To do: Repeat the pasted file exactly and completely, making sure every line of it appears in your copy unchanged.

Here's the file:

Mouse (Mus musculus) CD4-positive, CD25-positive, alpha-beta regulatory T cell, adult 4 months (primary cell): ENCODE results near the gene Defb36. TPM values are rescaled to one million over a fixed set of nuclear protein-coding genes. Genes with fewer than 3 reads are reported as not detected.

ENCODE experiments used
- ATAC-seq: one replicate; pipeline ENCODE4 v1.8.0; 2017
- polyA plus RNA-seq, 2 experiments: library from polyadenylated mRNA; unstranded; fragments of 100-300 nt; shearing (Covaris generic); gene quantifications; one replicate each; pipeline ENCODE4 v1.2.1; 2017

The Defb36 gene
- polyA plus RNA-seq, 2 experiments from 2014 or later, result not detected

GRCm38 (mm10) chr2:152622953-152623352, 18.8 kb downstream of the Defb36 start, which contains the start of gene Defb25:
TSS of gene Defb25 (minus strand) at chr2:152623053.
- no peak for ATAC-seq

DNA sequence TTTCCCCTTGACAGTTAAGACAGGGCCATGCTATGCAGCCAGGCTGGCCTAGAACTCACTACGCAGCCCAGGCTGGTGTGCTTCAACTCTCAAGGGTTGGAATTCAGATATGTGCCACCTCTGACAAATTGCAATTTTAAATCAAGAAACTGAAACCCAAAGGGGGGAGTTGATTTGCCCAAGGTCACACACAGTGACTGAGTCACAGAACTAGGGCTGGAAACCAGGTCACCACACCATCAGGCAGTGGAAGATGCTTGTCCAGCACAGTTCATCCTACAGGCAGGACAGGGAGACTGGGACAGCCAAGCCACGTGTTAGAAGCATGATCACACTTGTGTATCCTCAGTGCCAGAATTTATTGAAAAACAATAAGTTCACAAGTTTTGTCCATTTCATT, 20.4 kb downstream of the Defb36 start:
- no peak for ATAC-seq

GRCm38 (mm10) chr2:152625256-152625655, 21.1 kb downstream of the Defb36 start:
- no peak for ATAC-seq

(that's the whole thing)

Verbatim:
Mouse (Mus musculus) CD4-positive, CD25-positive, alpha-beta regulatory T cell, adult 4 months (primary cell): ENCODE results near the gene Defb36. TPM values are rescaled to one million over a fixed set of nuclear protein-coding genes. Genes with fewer than 3 reads are reported as not detected.

ENCODE experiments used
- ATAC-seq: one replicate; pipeline ENCODE4 v1.8.0; 2017
- polyA plus RNA-seq, 2 experiments: library from polyadenylated mRNA; unstranded; fragments of 100-300 nt; shearing (Covaris generic); gene quantifications; one replicate each; pipeline ENCODE4 v1.2.1; 2017

The Defb36 gene
- polyA plus RNA-seq, 2 experiments from 2014 or later, result not detected

GRCm38 (mm10) chr2:152622953-152623352, 18.8 kb downstream of the Defb36 start, which contains the start of gene Defb25:
TSS of gene Defb25 (minus strand) at chr2:152623053.
- no peak for ATAC-seq

DNA sequence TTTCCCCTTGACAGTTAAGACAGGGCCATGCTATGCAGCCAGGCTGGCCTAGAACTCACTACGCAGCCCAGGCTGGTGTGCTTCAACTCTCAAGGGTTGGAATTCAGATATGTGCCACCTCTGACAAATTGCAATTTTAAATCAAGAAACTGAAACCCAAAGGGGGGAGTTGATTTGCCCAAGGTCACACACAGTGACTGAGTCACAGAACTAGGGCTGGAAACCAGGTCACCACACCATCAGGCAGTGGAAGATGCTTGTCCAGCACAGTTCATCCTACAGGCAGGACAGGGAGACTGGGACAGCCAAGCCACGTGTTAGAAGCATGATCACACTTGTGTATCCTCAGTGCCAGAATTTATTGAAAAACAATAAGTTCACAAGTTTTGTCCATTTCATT, 20.4 kb downstream of the Defb36 start:
- no peak for ATAC-seq

GRCm38 (mm10) chr2:152625256-152625655, 21.1 kb downstream of the Defb36 start:
- no peak for ATAC-seq